Chapter 7 bankruptcy is also referred to as liquidation bankruptcy. As the name implies, it can require that you sell or liquidate some of your property. It’s faster and more aggressive than Chapter 13 bankruptcy.
Thankfully, the equity in your home, your vehicles and certain other personal possessions are at least partially exempt from liquidation requirements when you file Chapter 7. However, in order to qualify for Chapter 7 bankruptcy, you have to first pass a means test. Essentially, you need to compare your adjusted household income to the Alabama state median income to determine if you qualify.
What is the income limit for your household size?
If you live by yourself, do not have any children and are not married, then the maximum adjusted income you can have while still qualifying for Chapter 7 bankruptcy is $49,798. If you have a spouse or one dependent in your family, that cap increases to $60,556.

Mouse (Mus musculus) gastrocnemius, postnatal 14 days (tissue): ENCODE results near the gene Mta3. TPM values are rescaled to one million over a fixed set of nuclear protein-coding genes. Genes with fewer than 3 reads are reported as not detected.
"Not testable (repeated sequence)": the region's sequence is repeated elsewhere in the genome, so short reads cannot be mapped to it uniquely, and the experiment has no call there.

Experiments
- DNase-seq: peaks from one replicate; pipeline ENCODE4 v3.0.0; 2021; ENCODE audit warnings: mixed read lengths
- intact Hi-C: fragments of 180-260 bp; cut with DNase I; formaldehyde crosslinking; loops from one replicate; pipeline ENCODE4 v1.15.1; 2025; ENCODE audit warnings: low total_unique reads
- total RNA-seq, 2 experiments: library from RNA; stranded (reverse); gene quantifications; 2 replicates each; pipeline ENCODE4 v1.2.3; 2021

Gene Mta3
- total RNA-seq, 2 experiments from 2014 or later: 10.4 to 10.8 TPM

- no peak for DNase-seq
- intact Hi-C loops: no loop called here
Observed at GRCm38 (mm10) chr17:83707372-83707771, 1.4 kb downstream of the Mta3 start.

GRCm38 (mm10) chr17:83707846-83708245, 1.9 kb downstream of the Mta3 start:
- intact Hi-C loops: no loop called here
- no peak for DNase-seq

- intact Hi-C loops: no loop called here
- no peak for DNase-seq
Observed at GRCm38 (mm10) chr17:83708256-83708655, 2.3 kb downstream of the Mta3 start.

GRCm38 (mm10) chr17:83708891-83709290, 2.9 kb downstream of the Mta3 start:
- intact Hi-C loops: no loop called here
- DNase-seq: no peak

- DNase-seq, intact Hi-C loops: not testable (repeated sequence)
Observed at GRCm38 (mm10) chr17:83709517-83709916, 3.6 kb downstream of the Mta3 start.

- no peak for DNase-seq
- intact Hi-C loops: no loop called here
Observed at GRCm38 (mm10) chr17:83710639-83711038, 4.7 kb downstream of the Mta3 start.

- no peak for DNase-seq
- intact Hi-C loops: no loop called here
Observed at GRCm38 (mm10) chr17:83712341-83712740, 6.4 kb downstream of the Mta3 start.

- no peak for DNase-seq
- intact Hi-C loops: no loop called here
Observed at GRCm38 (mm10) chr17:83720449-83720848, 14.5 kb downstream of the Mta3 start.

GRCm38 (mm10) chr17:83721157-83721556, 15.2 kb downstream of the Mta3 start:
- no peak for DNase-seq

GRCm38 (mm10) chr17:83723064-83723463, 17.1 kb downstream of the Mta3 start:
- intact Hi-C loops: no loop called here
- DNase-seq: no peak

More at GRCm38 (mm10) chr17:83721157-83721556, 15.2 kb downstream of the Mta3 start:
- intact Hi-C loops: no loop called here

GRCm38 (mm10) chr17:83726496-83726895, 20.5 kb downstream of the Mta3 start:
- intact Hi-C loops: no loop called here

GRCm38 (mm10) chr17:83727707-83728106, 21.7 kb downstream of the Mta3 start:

Families of three can qualify with a household income of $67,098, while a four-person family can have an income of up to $81,842. Larger families can add an additional $9,000 for every additional family member to determine if their income qualifies or not.
What if you are very close to the limit?
Some people have an income that is clearly above or far below the maximum for their household size. Others are close to the cut-off amount.
If you aren’t sure if you qualify, going over your income and how you adjusted it can help you clarify if Chapter 7 bankruptcy is an option for you. An experienced bankruptcy attorney can provide valuable guidance as you make this important decision.